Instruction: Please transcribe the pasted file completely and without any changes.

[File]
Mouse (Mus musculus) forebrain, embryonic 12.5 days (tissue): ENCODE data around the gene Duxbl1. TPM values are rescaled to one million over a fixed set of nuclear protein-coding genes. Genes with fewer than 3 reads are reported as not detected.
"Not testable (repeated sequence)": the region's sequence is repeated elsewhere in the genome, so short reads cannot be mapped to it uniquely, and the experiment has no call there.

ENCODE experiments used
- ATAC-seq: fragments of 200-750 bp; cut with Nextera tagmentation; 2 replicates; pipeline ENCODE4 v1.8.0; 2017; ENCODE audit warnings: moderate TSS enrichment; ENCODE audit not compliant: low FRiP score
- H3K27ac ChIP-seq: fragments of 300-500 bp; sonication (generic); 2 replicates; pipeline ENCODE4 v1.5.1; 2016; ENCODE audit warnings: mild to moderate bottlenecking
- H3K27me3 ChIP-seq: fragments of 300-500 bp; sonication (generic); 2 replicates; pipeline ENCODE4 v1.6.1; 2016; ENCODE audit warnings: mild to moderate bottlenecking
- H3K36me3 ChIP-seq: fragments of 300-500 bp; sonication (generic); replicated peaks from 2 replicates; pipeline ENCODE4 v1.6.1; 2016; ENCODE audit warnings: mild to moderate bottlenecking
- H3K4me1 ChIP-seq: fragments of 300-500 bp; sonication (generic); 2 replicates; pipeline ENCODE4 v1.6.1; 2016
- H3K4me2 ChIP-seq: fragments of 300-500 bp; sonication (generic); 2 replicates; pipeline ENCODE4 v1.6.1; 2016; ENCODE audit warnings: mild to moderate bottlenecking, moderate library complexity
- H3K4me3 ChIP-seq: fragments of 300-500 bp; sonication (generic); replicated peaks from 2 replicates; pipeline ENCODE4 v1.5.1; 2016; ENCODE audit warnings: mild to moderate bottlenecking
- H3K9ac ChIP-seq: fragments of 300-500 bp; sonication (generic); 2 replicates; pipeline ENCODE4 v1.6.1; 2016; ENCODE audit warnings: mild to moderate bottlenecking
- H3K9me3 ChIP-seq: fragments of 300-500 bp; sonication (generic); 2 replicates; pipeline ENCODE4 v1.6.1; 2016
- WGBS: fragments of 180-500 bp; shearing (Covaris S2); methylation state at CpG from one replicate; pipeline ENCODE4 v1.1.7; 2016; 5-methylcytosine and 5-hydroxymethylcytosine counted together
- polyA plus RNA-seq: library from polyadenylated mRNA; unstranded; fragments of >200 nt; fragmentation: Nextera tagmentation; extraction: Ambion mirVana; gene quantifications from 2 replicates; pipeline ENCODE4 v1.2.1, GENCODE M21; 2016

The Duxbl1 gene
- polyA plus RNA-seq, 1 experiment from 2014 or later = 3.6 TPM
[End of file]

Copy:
Mouse (Mus musculus) forebrain, embryonic 12.5 days (tissue): ENCODE data around the gene Duxbl1. TPM values are rescaled to one million over a fixed set of nuclear protein-coding genes. Genes with fewer than 3 reads are reported as not detected.
"Not testable (repeated sequence)": the region's sequence is repeated elsewhere in the genome, so short reads cannot be mapped to it uniquely, and the experiment has no call there.

ENCODE experiments used
- ATAC-seq: fragments of 200-750 bp; cut with Nextera tagmentation; 2 replicates; pipeline ENCODE4 v1.8.0; 2017; ENCODE audit warnings: moderate TSS enrichment; ENCODE audit not compliant: low FRiP score
- H3K27ac ChIP-seq: fragments of 300-500 bp; sonication (generic); 2 replicates; pipeline ENCODE4 v1.5.1; 2016; ENCODE audit warnings: mild to moderate bottlenecking
- H3K27me3 ChIP-seq: fragments of 300-500 bp; sonication (generic); 2 replicates; pipeline ENCODE4 v1.6.1; 2016; ENCODE audit warnings: mild to moderate bottlenecking
- H3K36me3 ChIP-seq: fragments of 300-500 bp; sonication (generic); replicated peaks from 2 replicates; pipeline ENCODE4 v1.6.1; 2016; ENCODE audit warnings: mild to moderate bottlenecking
- H3K4me1 ChIP-seq: fragments of 300-500 bp; sonication (generic); 2 replicates; pipeline ENCODE4 v1.6.1; 2016
- H3K4me2 ChIP-seq: fragments of 300-500 bp; sonication (generic); 2 replicates; pipeline ENCODE4 v1.6.1; 2016; ENCODE audit warnings: mild to moderate bottlenecking, moderate library complexity
- H3K4me3 ChIP-seq: fragments of 300-500 bp; sonication (generic); replicated peaks from 2 replicates; pipeline ENCODE4 v1.5.1; 2016; ENCODE audit warnings: mild to moderate bottlenecking
- H3K9ac ChIP-seq: fragments of 300-500 bp; sonication (generic); 2 replicates; pipeline ENCODE4 v1.6.1; 2016; ENCODE audit warnings: mild to moderate bottlenecking
- H3K9me3 ChIP-seq: fragments of 300-500 bp; sonication (generic); 2 replicates; pipeline ENCODE4 v1.6.1; 2016
- WGBS: fragments of 180-500 bp; shearing (Covaris S2); methylation state at CpG from one replicate; pipeline ENCODE4 v1.1.7; 2016; 5-methylcytosine and 5-hydroxymethylcytosine counted together
- polyA plus RNA-seq: library from polyadenylated mRNA; unstranded; fragments of >200 nt; fragmentation: Nextera tagmentation; extraction: Ambion mirVana; gene quantifications from 2 replicates; pipeline ENCODE4 v1.2.1, GENCODE M21; 2016

The Duxbl1 gene
- polyA plus RNA-seq, 1 experiment from 2014 or later = 3.6 TPM